Published on March 25th, 2018 | by Paco Polit0
Dani Parejo’s rise and fall… and rise again to the top of the ranks🕓 Reading time: 3 minutes
A remarkable career that has gone from being one of Spain’s best prospects to a Valencia pariah has been topped with an international call-up for Dani Parejo
There’s possibly no Spanish player who generates similar levels of controversy within his own club’s fanbase. And yet, Dani Parejo has managed to overcome stigmas and pressure, criticism and a tough press, to become relevant against for Valencia and finally the Spanish national team, where he has just received his first call-up.
Even though the midfielder played no part in Friday’s friendly against Germany (he is expected to feature against Argentina), Valencia’s mastermind has made the rounds over the last few days due to the rare nature of his career to date.
It’s a path that began in Real Madrid’s academy, peaked with the U-21 national team, slumped in his early years in Mestalla and has ultimately been reborn over the past few seasons, becoming Valencia’s standout player in the midfield.
Parejo’s story is one of huge expectations that, somehow, managed to fall short of what people demanded of him. Easily one of Real’s brightest prospects in the early 2000’s, Madridista legend Alfredo Di Stefano famously pointed out that Dani was “La Fábrica’s best talent, a top class player” when he was only a teenager. He managed to become relevant in the Under-19 national side, where he scored the goal that allowed Spain to conquer the European Championships in July 2007.
After a brief stint with English side, Queens Park Rangers, Parejo’s move to Getafe became permanent and the midfielder become one of the most important assets of a team that was flirting with the European places, something impossible to fathom just a few years earlier. His excellent performance throughout that period ultimately seduced Valencia, who paid a $7.4 million fee for him in 2011.
Under Unai Emery, Parejo didn’t have a good run. Ditto for Mauricio Pellegrino. At Valencia, Parejo was out of his element, a 22-year-old who was still a kid in many ways and had to toughen up very quickly. A couple of incidents related to DUIs were mercilessly criticized by a fanbase who found the perfect scapegoat for all the frustration amassed earlier. He quickly became the laughing stock of the team.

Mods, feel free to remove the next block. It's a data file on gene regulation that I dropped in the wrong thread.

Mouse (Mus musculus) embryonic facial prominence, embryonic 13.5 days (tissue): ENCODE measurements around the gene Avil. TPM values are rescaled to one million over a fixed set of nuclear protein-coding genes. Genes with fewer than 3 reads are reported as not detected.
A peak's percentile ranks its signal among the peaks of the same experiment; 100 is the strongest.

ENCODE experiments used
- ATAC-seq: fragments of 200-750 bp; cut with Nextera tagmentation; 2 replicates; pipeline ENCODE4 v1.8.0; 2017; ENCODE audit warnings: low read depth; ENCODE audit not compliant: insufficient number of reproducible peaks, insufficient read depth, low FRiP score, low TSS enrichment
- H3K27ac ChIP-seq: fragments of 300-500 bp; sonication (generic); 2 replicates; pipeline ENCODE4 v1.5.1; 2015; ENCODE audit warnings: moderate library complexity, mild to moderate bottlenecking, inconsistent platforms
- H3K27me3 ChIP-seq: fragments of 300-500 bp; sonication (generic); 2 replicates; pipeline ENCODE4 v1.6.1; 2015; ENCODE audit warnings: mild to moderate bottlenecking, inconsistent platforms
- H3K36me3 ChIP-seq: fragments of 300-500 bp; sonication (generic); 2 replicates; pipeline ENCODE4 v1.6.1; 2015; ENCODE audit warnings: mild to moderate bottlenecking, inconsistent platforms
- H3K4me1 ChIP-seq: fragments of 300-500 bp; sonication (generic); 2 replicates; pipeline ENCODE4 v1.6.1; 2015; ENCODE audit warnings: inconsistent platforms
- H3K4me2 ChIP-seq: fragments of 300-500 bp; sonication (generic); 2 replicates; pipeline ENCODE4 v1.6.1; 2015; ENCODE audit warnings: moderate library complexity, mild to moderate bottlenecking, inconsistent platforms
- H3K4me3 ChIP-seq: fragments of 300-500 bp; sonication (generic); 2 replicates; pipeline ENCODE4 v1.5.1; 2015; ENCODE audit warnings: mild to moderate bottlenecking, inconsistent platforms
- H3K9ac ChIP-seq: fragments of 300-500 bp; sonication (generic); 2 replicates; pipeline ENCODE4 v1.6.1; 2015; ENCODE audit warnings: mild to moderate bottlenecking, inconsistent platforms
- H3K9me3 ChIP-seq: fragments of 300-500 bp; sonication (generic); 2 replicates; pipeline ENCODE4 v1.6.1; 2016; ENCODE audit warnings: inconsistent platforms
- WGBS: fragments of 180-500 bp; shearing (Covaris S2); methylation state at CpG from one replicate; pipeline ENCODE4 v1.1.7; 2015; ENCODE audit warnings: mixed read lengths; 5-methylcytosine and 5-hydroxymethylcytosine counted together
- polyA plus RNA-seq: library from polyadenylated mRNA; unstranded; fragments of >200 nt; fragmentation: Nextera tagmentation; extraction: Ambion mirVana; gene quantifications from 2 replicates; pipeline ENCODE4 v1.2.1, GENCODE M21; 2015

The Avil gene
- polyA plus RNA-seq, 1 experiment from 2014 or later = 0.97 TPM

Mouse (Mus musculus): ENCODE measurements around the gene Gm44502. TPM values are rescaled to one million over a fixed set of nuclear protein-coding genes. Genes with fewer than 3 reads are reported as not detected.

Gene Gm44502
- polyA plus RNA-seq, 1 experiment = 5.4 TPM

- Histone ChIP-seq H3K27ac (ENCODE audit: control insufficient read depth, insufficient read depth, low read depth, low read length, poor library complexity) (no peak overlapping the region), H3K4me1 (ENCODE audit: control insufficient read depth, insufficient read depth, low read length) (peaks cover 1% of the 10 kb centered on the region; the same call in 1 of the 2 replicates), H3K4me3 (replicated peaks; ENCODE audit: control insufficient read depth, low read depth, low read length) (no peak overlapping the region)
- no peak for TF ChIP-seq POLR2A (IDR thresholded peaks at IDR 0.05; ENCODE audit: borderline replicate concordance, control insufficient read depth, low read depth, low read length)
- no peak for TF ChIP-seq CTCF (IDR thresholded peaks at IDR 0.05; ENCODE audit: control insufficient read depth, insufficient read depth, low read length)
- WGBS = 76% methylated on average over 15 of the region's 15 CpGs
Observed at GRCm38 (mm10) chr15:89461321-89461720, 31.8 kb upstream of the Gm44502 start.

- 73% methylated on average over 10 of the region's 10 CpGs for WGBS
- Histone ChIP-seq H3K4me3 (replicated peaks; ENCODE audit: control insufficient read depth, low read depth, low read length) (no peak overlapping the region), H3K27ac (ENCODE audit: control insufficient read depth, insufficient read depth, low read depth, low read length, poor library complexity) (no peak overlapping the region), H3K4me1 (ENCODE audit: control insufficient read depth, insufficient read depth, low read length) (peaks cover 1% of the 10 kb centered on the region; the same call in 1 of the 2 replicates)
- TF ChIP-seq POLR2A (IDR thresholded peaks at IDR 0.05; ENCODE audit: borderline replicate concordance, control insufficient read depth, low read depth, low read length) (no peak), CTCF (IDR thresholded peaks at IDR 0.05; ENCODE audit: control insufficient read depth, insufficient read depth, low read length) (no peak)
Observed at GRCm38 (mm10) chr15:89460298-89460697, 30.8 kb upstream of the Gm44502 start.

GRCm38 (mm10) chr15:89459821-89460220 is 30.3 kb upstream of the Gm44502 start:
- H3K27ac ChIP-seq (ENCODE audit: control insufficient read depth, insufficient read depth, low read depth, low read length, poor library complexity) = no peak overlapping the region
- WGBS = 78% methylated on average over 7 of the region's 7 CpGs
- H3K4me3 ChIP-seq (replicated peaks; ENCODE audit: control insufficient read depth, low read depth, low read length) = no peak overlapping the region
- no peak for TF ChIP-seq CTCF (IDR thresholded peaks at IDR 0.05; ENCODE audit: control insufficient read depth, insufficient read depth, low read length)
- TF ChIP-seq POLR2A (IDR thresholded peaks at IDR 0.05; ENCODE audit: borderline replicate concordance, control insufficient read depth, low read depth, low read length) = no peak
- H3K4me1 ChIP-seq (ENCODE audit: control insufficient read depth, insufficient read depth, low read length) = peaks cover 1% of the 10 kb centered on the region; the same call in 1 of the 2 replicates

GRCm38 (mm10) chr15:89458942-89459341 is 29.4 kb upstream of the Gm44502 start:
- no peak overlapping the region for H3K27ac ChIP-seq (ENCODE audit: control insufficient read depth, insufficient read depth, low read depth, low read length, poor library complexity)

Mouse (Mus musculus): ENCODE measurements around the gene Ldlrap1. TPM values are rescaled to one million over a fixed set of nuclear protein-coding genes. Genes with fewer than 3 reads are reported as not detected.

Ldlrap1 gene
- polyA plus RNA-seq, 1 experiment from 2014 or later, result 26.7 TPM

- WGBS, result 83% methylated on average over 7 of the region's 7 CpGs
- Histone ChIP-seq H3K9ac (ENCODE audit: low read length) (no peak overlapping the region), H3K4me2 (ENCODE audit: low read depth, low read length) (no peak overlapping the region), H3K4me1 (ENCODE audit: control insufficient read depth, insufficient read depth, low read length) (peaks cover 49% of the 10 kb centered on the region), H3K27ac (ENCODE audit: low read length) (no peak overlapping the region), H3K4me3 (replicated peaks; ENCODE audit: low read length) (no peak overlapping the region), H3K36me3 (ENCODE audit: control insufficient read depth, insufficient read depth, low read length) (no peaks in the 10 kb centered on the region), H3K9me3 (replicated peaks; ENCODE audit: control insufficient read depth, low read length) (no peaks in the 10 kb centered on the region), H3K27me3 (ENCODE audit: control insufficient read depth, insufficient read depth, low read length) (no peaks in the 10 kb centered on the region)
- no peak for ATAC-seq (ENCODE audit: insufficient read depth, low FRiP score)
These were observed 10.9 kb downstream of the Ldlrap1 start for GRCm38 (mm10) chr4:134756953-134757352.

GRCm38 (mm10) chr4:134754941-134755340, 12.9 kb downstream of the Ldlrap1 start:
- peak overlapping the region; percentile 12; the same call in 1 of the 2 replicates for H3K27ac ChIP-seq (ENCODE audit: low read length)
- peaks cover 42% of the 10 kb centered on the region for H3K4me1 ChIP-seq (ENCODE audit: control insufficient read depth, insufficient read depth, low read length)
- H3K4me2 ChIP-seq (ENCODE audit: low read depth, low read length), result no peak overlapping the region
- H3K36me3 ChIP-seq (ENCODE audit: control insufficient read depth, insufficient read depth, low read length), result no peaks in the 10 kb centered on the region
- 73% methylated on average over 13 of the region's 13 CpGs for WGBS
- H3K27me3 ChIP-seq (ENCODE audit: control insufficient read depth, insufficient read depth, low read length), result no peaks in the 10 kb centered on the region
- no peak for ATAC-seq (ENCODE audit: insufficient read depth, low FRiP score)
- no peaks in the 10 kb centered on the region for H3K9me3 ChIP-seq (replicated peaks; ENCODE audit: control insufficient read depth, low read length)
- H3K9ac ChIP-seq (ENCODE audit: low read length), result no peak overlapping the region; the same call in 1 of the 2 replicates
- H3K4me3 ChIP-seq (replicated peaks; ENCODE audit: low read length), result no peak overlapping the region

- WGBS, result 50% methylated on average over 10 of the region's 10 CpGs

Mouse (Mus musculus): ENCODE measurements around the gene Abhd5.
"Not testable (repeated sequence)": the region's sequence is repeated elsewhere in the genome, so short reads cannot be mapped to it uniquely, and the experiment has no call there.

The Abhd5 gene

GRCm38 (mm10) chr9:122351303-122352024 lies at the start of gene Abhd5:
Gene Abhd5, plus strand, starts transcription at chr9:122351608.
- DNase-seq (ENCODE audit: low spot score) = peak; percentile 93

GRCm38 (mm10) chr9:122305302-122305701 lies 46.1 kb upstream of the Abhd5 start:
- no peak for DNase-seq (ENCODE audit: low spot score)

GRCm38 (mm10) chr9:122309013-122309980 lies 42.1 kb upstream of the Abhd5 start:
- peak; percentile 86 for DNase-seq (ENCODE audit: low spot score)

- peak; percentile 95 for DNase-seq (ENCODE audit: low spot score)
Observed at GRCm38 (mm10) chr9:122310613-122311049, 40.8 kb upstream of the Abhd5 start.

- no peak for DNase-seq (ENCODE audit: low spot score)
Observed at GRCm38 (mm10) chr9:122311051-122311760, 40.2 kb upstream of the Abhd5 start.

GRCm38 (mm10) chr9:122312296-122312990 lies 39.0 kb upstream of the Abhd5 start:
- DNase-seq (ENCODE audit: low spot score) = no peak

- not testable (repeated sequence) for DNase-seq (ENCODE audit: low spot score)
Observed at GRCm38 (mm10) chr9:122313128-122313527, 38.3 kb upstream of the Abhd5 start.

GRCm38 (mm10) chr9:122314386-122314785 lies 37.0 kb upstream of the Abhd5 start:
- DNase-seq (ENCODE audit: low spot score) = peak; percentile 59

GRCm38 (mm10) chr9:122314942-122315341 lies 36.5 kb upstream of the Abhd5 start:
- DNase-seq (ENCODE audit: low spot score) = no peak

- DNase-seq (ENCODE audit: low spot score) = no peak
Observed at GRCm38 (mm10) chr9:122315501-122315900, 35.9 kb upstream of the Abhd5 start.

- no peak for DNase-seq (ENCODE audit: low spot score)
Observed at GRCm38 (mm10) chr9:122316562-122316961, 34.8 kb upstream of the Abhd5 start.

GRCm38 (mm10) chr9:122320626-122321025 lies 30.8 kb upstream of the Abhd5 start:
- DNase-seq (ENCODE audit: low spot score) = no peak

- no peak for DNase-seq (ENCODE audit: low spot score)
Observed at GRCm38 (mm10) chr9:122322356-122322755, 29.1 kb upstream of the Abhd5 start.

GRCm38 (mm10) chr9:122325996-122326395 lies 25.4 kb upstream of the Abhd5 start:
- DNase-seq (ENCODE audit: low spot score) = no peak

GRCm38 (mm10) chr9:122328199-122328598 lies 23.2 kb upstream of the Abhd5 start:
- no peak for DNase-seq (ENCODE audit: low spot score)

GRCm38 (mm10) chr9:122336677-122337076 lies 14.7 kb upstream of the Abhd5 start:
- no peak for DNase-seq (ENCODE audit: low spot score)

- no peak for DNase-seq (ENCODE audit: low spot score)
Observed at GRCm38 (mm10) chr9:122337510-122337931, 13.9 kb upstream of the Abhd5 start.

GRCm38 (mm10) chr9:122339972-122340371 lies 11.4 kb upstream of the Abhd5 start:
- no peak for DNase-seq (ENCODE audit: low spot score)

Dani Parejo and Rodrigo in the Spain NT training today. pic.twitter.com/4lazdtPo8l
— VCF English (@VCFJuanito) March 20, 2018
And then, along came Ernesto Valverde. And, playing next to Ever Banega deep in the midfield, Dani showed everyone what he was capable of. Again, Parejo had resurfaced only to see himself drowning again: changes both in the management and on the bench ended with Miroslav Djukic first and Jose Antonio Pizzi later failing to make Valencia finish in the top four spots.
But something had changed inside the current captain of the team: slowly but steadily he had come into his own, defining his style, enhancing his physical prowess and improving his leadership on the pitch.
The Madrid-born player has managed to stay afloat through Valencia’s ups and downs with managers of the likes of Nuno Espírito Santo, Gary Neville, Cesare Prandelli or Pako Ayestarán. Under all of them, he was a starter and the team orbited around his slow-paced, clinically precise football-style. Even when disenchanted fans slam him, the midfielder has learnt to ignore criticism and keep improving. This season, statistically at least, the player is an absolute beast: successful passes, goals scored, key passes, assists, ball recoveries, chances generated…the all-around midfielder, in all its glory.
In a Busquet-less Spain due to injury, Julen Lopetegui’s call-up makes sense. We actually don’t know if Parejo will make it to the World Cup; Spain’s midfield is, after all, one of the strongest in modern football and coaches don’t favor making big changes so close to an important tournament.
But the player can be proud of having achieved a nigh-impossible feat: turning around fans’ preconceptions. That, in such a demanding country, can actually be more difficult (and rewarding) than winning some silverware.